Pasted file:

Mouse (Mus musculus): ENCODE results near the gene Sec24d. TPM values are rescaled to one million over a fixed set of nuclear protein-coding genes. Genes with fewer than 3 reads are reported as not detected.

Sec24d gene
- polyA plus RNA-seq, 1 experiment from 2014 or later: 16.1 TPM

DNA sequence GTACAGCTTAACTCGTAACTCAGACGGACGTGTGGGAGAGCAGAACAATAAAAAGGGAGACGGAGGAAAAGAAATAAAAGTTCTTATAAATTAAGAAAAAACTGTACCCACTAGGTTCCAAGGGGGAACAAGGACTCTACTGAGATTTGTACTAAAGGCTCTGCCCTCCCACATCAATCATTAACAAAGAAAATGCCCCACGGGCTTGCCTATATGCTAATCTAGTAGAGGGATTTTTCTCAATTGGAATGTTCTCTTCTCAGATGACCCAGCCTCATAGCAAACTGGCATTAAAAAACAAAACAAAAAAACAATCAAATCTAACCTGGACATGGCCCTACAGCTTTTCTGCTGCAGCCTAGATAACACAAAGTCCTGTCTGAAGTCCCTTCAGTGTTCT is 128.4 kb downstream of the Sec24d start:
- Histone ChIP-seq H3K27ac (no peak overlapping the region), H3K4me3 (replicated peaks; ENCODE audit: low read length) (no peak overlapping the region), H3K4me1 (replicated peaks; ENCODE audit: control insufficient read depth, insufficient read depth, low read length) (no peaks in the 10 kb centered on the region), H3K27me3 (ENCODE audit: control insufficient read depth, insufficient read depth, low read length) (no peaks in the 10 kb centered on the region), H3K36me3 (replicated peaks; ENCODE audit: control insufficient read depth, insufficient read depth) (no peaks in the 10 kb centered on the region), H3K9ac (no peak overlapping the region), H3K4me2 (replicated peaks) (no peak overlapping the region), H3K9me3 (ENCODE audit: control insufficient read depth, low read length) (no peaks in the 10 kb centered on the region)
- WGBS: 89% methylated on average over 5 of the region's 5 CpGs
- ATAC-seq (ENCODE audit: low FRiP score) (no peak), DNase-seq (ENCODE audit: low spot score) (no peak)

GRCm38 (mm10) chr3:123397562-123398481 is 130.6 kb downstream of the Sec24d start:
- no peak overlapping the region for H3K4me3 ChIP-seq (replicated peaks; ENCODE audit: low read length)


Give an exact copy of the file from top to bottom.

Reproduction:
Mouse (Mus musculus): ENCODE results near the gene Sec24d. TPM values are rescaled to one million over a fixed set of nuclear protein-coding genes. Genes with fewer than 3 reads are reported as not detected.

Sec24d gene
- polyA plus RNA-seq, 1 experiment from 2014 or later: 16.1 TPM

DNA sequence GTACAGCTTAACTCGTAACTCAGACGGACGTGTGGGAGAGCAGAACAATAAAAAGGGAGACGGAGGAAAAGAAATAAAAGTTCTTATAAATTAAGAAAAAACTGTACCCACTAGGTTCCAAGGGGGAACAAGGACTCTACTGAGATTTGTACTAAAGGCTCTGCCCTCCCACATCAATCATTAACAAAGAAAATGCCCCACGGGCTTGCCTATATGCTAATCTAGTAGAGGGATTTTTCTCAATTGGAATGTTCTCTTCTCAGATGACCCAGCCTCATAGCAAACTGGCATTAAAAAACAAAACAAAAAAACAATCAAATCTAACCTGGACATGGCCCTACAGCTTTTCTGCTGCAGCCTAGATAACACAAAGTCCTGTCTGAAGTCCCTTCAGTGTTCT is 128.4 kb downstream of the Sec24d start:
- Histone ChIP-seq H3K27ac (no peak overlapping the region), H3K4me3 (replicated peaks; ENCODE audit: low read length) (no peak overlapping the region), H3K4me1 (replicated peaks; ENCODE audit: control insufficient read depth, insufficient read depth, low read length) (no peaks in the 10 kb centered on the region), H3K27me3 (ENCODE audit: control insufficient read depth, insufficient read depth, low read length) (no peaks in the 10 kb centered on the region), H3K36me3 (replicated peaks; ENCODE audit: control insufficient read depth, insufficient read depth) (no peaks in the 10 kb centered on the region), H3K9ac (no peak overlapping the region), H3K4me2 (replicated peaks) (no peak overlapping the region), H3K9me3 (ENCODE audit: control insufficient read depth, low read length) (no peaks in the 10 kb centered on the region)
- WGBS: 89% methylated on average over 5 of the region's 5 CpGs
- ATAC-seq (ENCODE audit: low FRiP score) (no peak), DNase-seq (ENCODE audit: low spot score) (no peak)

GRCm38 (mm10) chr3:123397562-123398481 is 130.6 kb downstream of the Sec24d start:
- no peak overlapping the region for H3K4me3 ChIP-seq (replicated peaks; ENCODE audit: low read length)